After years of consultation, Vancouver Coastal Health is moving forward on revamping the services offered to people living on the Downtown Eastside as part of their Second Generation Strategy.
The health of the people living in the poverty-stricken neighbourhood has improved dramatically over the last 15 years, but with that comes new challenges. People are living longer and with multiple chronic diseases and mental health and addiction issues.
Some of the changes to services include:
- Formulating a new drop-in model that will allow people with addiction and mental-health issues to connect to services easier
- Creating services that require fewer obstacles to access addictions treatment
- Creating a program that employs people with lived experience in the Downtown Eastside to help others access services and supports
- New early morning hours for Insite when demand is highest
- A new shelter pilot program to ease transitions from acute care
“Change is never easy, but we know it’s desperately needed in the Downtown Eastside,” says Health Minister Terry Lake in a statement.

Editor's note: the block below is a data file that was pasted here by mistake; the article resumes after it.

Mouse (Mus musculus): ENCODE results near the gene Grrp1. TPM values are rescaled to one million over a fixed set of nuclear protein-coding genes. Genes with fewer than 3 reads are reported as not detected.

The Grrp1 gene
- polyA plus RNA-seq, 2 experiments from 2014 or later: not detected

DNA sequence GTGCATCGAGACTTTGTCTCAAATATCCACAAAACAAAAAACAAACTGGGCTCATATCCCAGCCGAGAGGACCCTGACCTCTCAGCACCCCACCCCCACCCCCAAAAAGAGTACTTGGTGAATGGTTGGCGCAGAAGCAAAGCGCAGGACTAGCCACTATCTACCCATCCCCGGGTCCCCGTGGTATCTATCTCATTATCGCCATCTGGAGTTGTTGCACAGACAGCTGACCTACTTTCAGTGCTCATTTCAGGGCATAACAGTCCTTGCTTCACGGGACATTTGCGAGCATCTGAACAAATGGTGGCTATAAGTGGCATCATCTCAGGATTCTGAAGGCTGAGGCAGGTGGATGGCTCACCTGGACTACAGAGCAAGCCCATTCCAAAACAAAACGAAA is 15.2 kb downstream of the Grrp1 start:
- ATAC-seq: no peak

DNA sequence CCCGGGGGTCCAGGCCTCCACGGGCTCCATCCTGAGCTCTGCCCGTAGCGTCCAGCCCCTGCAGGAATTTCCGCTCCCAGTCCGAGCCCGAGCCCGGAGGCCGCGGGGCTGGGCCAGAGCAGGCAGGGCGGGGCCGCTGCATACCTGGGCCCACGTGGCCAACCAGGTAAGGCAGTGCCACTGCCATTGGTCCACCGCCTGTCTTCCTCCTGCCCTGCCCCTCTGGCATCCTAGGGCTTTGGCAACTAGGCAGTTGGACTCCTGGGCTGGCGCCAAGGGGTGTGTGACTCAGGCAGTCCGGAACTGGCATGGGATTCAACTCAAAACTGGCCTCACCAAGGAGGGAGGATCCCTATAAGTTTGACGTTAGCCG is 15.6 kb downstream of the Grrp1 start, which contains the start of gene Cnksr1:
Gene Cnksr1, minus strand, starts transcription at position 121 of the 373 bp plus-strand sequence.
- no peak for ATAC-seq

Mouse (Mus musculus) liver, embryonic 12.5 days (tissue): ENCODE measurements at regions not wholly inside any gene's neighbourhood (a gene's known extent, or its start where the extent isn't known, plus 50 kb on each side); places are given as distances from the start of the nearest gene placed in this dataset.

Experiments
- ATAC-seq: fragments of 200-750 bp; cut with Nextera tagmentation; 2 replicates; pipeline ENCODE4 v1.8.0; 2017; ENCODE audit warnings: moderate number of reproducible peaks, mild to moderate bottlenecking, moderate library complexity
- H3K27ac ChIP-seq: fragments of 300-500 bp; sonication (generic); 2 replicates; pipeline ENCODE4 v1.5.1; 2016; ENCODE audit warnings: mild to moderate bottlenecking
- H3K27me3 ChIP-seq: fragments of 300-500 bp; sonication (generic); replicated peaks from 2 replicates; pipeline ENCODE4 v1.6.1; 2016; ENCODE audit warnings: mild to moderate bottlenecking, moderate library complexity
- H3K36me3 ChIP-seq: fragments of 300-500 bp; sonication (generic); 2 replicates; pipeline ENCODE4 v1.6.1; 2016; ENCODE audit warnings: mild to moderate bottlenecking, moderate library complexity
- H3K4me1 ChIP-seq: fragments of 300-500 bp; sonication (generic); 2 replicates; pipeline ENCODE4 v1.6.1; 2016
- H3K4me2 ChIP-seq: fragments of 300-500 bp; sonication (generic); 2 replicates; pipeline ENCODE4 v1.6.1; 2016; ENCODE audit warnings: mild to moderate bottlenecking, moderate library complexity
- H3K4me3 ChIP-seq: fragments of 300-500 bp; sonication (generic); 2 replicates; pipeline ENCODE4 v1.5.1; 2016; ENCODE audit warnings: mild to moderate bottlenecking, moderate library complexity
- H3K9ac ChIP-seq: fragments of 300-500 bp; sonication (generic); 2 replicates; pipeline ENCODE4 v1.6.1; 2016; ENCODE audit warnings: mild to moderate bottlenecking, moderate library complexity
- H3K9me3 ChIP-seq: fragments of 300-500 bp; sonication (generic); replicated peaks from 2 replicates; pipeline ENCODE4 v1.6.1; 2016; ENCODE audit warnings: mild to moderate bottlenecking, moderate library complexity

“Many residents increasingly struggle with chronic conditions and changing addiction issues, but a lack of integration between health services creates barriers to accessing treatment. I applaud Vancouver Coastal Health for making the changes needed to improve patient care in this neighbourhood.”
While these changes are currently in the works, Vancouver Coastal Health was not allocated additional funding by the provincial government to cover the costs – as such, certain services won’t be renewed to allow these changes to take place within the $55 million budget.
“These improvements are long overdue and will ensure that resources are used more effectively in the Downtown Eastside,” said Vancouver city councillor Kerry Jang.
“There is strong support throughout the community to move forward and address the priorities identified by the Downtown Eastside Second Generation Strategy consultation and planning process.”
The changes will likely come into effect in 2016 as Vancouver Coastal Health searches for partners to help provide some of the services.
The strategy comes as other changes pop up in the neighbourhood. Recently, a facility on the Downtown Eastside at Powell and Gore Streets that used to house prisoners awaiting trial was converted into affordable housing for low-income adults and at-risk Aboriginal youth.
The facility had sat unused since 2002 until 2011 when it was determined it would be converted into housing units.